Saturday, November 25, 2006

A Craig's List Success Story From the Windy City

Here's a note from Annie Logue, a successful writer in Chi-Town who proves that good things can come from job boards:

"I have found a few good clients on Craigslist. The first thing I look for is a request for specific skills. In the case of my best client ever, he was looking for a writer who could read financial statements and use spreadsheet software. He had one specific project in mind when he placed the ad, but it turned into a great long-term relationship as his business grew.

Obviously, I avoid any ad that talks about exposure or pro-bono work or anything like that. I'm also leery of ads placed by agencies, because they usually take too big a cut of the billings.

One of the advantages of Craigslist is that it is free to place an ad in most cities, and it's always free to respond, so it's worth taking the risk if you have the time to apply for the jobs. The result is one weird serendipity. In one case, the client turned out to be someone I had worked with years before. He had no idea that I was doing financial writing, and he said that had he known, he would have just called me directly. Instead, as soon as he saw my name, he knew to give me a call.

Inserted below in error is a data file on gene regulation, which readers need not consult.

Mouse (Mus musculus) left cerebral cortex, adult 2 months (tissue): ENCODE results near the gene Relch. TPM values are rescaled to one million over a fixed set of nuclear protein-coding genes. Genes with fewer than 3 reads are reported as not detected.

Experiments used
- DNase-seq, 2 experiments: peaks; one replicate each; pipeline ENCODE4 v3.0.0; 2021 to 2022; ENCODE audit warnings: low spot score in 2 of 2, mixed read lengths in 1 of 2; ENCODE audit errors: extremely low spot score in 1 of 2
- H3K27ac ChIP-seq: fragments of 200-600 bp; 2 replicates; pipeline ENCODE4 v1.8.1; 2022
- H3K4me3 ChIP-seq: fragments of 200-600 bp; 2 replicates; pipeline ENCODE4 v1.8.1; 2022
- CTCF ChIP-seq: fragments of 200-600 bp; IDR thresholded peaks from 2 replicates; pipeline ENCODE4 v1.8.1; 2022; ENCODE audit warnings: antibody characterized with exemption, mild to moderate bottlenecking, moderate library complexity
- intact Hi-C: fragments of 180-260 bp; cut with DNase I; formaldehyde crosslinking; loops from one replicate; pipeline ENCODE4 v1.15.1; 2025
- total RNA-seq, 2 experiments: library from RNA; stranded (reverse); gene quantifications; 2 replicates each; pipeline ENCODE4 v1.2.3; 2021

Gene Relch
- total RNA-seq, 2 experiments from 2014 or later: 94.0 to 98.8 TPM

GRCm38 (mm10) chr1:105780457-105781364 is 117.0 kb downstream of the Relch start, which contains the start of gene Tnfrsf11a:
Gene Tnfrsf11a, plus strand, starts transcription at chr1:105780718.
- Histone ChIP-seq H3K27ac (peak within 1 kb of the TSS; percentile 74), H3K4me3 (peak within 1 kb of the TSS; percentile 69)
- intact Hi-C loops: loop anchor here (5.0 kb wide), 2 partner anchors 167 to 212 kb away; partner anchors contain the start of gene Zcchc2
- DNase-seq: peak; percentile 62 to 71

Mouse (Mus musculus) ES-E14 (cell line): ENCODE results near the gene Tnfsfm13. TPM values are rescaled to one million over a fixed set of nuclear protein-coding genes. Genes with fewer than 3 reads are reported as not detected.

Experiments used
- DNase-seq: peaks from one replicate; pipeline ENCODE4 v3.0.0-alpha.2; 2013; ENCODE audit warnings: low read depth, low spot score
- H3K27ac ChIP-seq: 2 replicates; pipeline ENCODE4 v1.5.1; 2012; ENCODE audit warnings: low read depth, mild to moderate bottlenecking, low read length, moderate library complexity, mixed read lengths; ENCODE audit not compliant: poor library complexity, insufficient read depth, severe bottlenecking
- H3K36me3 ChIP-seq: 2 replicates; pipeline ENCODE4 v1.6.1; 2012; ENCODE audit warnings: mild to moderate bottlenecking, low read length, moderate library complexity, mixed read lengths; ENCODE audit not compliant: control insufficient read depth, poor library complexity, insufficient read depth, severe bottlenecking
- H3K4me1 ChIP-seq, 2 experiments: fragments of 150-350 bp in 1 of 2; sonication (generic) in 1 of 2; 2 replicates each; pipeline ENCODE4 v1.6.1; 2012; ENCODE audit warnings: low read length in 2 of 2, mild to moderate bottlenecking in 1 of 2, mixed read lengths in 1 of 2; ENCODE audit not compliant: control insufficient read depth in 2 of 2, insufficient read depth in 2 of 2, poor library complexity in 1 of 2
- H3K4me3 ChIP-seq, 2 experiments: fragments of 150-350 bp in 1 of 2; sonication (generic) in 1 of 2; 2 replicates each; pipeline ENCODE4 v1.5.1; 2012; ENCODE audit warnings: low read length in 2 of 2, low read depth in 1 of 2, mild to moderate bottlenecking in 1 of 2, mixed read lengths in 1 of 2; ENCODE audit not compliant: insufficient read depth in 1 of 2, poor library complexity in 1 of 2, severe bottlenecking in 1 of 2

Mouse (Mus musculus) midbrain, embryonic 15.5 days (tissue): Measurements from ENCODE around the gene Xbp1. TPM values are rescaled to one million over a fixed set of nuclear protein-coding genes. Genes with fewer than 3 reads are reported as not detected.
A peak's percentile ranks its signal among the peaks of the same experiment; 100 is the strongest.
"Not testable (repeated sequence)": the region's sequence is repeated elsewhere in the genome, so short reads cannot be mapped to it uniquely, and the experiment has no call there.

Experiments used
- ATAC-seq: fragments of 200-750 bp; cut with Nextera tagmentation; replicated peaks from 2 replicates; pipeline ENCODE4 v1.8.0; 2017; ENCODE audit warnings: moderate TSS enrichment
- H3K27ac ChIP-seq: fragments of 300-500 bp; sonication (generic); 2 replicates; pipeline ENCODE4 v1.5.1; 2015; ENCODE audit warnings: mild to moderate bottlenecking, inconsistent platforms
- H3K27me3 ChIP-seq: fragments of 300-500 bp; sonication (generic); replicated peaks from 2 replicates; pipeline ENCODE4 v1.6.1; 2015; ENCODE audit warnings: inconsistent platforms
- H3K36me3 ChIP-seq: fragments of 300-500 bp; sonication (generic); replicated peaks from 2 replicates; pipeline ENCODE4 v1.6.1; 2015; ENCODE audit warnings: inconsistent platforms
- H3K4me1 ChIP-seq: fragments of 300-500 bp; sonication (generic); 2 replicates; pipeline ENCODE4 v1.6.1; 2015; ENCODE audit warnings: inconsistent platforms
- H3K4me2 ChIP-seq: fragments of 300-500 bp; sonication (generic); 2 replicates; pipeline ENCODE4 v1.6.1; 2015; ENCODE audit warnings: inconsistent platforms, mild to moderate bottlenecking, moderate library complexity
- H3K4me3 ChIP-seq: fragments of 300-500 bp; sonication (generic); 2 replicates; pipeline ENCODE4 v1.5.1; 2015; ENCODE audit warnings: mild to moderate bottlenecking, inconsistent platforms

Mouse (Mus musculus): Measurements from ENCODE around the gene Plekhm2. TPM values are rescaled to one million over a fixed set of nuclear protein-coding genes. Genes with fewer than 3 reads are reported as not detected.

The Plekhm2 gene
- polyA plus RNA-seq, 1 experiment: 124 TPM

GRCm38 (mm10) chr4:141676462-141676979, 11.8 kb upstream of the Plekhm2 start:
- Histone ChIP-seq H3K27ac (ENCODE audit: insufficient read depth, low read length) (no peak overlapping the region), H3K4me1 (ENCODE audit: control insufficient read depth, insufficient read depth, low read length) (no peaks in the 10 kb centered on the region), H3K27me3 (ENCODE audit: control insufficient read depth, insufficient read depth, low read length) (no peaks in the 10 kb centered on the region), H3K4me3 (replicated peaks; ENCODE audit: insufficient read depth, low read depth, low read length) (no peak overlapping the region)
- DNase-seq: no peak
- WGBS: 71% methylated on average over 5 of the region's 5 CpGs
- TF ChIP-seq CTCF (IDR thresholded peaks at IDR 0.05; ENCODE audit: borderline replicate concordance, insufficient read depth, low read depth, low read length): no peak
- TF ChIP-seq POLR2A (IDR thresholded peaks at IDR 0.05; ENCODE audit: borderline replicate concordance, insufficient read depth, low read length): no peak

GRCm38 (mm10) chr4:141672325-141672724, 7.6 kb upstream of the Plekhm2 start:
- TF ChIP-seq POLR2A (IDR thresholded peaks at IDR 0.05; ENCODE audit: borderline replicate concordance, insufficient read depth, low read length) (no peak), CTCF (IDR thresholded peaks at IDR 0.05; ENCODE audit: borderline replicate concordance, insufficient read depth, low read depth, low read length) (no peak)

In fairness, my Craigslist clients tell me that the downside is that they get inundated with resumes from people who are in no way qualified for the work. The person who needed someone who could read financial statements said that he got 300 responses, only about 5 of which were remotely close to what he was looking for."

Thanks for sending that, Annie. It's good to know that there's a little gold buried in all that muck - the trick is to find it.


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